Despite the false (and fast disappearing) lazy stoner stereotype, most people who smoke weed are not burnouts. In fact, the majority are professionals with steady jobs and a good deal of extra cash to spend regularly on cannabis.
A recent study from the Cannabis Consumers Coalition looked at how much money cannabis users make and how much they spend on getting high or medicating. Only 20 percent of people who consume cannabis make less $26,000 per year; meanwhile 35 percent make between $26,000 and $55,000 annually. Moreover, 27 percent of cannabis consumers come from a household of fruitful professionals with a combined income of over $75,000 per year.
With so much disposable income, these breadwinners, or rather budwinners, are spending a lot per year on weed — on average, $600 annually to be exact. The study found that 19 percent of cannabis consumers spend $100 a month, and that 21 percent spend more than $200 a month on weed. The upper echelon of consumers spend even more than $300 a month on cannabis.
“Cannabis consumers are professional adults who vote and have considerable power with their dollars to impact business revenue,” wrote study author Larisa Bolivar, in the report. According to a 2016 Gallup poll, 13 percent of the American population have admitted to cannabis use — given this information, Bolivar says that if weed were legal nationally, there would be approximately just over 40 million potential customers, who, if they spend an average of $600 per year, would support a $24 billion annual industry in cannabis sales.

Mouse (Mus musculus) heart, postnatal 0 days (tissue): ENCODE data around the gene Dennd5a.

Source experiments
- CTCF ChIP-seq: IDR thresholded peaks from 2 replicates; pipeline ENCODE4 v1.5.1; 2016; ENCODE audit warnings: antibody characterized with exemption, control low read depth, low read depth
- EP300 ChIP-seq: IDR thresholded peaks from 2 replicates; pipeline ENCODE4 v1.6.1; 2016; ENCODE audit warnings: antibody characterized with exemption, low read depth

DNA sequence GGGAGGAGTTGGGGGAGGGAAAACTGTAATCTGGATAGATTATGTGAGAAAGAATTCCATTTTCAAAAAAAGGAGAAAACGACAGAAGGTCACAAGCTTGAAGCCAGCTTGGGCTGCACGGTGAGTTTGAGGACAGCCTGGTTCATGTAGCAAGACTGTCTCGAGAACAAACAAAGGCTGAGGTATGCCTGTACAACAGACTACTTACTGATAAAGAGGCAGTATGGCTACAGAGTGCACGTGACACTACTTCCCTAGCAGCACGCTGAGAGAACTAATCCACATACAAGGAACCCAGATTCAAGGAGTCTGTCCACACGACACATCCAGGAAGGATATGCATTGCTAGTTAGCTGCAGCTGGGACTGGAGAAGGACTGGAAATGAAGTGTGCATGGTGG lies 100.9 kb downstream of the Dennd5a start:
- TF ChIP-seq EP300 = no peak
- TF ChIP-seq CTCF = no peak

Already, cannabis sales in North America grew by 30 percent in 2016, reaching a total of $6.7 billion in the legal American and Canadian Markets, according to Arcview Market Research. By 2021, if cannabis sales continue to grow at a compound annual 25 percent rate, they’re projected to reach $20.2 billion (that number takes into account Canada’s up and coming legal adult use cannabis industry). As Forbes points out, the cannabis industry’s growth rate is larger and faster than the dot-com era, when GDP grew at a pace of 22 percent. “Thirty percent is an astounding number especially when you consider that industry is in early stages.” writes Debra Borchardt.
According to Tom Adams, editor-in-chief of Arcview, the only other consumer industries to reach $5 billion in annual spending and achieve a 25 percent annual growth in the following five years were cable television (19 percent) and broadband internet (29 percent).
So if anti-weed Attorney General Jeff Sessions doesn’t put too much of a dent in the cannabis industry, could weed get bigger than the internet?